Monday, November 21, 2011
Do Women Make Board Meetings More Effective? - WAPPP Seminar Series
The Woman: Miriam Schwartz-Ziv, Fellow, Program on Corporate Governance, Harvard Law School
The Talk: When All Are A-board: Does the Gender of Directors Matter? (paper pdf)
The Question: Do Women Make Firm Boards More Effective?
Imagine you're a man walking into a meeting of your firm for the first time and see this group of individuals discussing decisions in the company:
Seems like a pretty normal set-up. A majority-male board -- which remains the standard in most private-sector firms -- awaits you.
Your group of 7-10 people will meet, discuss, and make recommendations to the CEO in an environment that is off the record, behind closed doors.
Now, imagine you walk into the same board room and see this:
Does the gender change effect how productive a company is?
According to Miriam Schwartz-Ziv, mixed gender boards that have 3 or more female directors present at meetings perform better than all-male boards.
Researching over a year's worth of minutes from 11 firms in Israel, Schwartz-Ziv was able to calculate small but significant rises in the amount of initiative boards took relative to previous meetings, as well as how much information the board asks from the CEO (when controlling for 3+ women, she found that there was an 87% increase in asking for information).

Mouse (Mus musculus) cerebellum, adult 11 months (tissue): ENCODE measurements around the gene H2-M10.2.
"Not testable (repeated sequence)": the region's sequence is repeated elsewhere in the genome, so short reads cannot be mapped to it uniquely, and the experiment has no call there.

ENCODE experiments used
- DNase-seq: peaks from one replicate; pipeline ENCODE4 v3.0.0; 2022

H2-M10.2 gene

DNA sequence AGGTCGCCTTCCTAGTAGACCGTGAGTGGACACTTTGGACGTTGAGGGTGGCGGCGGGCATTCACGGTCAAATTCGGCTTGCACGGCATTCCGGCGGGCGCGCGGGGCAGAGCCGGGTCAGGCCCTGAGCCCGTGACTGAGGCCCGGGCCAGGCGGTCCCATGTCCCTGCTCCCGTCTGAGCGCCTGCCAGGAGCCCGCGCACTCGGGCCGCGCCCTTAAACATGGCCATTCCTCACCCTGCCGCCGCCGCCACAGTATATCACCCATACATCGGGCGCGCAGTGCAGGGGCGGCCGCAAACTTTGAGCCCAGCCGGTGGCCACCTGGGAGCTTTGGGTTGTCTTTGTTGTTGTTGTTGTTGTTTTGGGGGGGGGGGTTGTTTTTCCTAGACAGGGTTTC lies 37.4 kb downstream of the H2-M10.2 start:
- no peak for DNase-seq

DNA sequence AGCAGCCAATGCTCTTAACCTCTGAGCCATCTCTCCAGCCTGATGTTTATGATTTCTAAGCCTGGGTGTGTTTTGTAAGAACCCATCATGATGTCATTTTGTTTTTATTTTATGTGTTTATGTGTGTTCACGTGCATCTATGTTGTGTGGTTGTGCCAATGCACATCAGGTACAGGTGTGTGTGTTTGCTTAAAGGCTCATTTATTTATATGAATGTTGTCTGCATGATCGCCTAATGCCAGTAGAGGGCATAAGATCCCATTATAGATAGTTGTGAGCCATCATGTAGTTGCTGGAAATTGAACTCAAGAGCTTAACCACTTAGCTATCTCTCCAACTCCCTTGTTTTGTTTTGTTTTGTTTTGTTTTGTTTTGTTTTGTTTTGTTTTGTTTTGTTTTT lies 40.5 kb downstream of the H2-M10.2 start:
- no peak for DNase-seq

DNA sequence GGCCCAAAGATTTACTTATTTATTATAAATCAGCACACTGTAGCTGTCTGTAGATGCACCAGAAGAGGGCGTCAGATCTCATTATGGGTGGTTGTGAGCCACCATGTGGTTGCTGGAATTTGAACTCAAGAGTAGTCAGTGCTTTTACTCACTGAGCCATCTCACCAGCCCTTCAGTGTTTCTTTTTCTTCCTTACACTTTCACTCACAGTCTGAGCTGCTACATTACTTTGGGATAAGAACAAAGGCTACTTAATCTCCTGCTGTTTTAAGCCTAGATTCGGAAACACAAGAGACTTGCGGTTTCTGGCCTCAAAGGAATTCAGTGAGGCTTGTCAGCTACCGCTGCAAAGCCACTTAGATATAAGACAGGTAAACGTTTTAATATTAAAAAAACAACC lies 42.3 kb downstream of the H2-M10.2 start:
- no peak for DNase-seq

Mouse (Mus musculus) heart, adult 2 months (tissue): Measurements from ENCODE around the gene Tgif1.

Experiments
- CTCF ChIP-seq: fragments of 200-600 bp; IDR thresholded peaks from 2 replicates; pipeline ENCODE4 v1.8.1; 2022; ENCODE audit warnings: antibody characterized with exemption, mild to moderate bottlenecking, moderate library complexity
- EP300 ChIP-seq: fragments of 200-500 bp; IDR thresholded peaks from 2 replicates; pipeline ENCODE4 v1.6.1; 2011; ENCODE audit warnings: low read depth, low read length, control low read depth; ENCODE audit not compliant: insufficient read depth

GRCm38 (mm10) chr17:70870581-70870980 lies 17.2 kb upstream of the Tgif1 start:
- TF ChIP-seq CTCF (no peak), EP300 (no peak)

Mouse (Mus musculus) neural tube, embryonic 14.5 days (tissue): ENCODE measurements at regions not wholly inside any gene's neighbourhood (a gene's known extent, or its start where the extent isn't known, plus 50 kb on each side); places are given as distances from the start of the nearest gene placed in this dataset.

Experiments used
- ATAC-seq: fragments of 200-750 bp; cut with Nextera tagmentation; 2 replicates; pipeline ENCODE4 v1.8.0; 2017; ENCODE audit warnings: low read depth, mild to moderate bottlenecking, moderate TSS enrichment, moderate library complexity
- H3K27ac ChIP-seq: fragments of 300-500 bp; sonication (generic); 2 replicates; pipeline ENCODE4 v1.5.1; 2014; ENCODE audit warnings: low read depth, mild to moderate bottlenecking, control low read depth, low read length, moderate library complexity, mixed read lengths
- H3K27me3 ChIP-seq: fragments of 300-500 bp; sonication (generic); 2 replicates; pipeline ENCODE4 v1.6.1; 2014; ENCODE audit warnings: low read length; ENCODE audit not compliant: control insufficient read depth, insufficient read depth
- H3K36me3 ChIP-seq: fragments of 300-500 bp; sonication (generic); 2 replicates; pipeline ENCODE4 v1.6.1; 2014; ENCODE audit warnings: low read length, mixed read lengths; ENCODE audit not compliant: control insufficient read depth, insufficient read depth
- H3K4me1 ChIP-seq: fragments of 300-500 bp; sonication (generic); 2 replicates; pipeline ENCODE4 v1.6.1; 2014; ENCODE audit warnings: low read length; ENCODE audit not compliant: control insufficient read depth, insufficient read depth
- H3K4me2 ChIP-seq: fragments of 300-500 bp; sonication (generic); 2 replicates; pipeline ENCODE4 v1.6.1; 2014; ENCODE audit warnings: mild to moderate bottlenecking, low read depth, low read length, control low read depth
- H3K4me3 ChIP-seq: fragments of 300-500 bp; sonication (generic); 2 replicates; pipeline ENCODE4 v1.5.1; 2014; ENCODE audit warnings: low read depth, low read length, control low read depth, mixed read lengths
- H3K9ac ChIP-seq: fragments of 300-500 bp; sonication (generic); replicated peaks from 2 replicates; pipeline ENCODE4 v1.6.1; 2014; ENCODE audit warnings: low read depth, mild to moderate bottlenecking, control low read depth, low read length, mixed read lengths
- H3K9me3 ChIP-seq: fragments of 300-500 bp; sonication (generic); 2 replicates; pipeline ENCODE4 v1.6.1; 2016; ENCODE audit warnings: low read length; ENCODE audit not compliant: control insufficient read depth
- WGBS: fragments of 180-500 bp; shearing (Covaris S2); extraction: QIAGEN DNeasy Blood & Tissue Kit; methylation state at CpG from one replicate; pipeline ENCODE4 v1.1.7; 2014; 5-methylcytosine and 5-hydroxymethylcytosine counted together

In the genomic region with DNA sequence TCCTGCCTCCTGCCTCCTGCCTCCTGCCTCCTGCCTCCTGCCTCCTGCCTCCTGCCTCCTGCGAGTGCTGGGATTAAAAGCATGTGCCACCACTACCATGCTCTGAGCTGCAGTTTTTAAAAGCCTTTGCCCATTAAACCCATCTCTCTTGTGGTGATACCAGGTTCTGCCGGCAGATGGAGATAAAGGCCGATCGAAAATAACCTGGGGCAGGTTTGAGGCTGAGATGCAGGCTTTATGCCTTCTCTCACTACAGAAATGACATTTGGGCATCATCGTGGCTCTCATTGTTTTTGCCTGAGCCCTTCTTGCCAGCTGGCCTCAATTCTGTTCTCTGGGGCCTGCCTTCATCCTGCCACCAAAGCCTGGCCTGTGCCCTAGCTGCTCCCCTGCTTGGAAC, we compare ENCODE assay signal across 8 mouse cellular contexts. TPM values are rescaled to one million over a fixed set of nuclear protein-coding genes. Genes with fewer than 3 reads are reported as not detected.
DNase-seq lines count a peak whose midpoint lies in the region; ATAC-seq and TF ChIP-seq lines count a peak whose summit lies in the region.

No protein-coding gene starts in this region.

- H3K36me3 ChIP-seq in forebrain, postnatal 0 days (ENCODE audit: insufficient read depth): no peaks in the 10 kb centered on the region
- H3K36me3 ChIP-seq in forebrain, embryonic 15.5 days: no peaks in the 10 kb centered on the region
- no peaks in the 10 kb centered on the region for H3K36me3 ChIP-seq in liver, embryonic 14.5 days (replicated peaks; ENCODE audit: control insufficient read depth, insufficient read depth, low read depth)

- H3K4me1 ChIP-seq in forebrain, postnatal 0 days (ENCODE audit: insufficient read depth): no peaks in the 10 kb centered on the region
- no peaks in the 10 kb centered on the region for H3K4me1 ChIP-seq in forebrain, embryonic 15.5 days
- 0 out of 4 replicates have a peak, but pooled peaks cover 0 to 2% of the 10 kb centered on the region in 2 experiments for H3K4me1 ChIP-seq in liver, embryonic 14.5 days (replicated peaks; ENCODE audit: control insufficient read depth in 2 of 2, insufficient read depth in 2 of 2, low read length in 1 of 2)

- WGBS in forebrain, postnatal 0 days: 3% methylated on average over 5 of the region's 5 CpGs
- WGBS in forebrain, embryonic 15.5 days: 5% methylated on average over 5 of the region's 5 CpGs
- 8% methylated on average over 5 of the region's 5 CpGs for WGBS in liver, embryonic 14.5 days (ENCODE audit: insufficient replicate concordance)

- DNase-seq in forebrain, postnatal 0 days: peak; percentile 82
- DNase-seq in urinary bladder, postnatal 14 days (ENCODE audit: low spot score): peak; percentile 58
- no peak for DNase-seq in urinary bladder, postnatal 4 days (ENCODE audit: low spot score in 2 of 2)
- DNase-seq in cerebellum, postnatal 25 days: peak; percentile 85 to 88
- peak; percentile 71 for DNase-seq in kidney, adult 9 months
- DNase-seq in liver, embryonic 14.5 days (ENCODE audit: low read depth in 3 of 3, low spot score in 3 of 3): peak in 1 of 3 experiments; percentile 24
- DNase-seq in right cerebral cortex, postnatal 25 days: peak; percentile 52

According to Schwartz-Ziv, these two metrics imply that there is a "peer monitoring" effect that forces the genders to be more proactive. "Women may tend to not assume as much as men do, so they ask for more information," say Schwartz-Ziv. "And because someone besides men is in the room, there's a feeling of needing to take action'."
What exactly is at play is hard to tell. Since board meetings happen behind closed doors, it's often difficult to understand how content, interpersonal relations, and personality play into the decision-making process. Since the study was conducted in Israel, it's also difficult to know if the results would be replicable in countries where gender parity is far wider, or where women do not have strong leadership roles in the private sector.
Lastly, is the peer monitoring effect a question of gender and status, or just gender? Put another way, if a female secretary were in the room instead of a director, would men still feel pressed to be more productive at their meetings?
While these questions remain, Schwartz-Ziv's study has important policy implications for firms that are thinking about whether or not they should factor gender into their leadership decisions. At best, there is evidence to imply that it may be better to encourage more female leadership at the decision-making process in order to make firms more productive.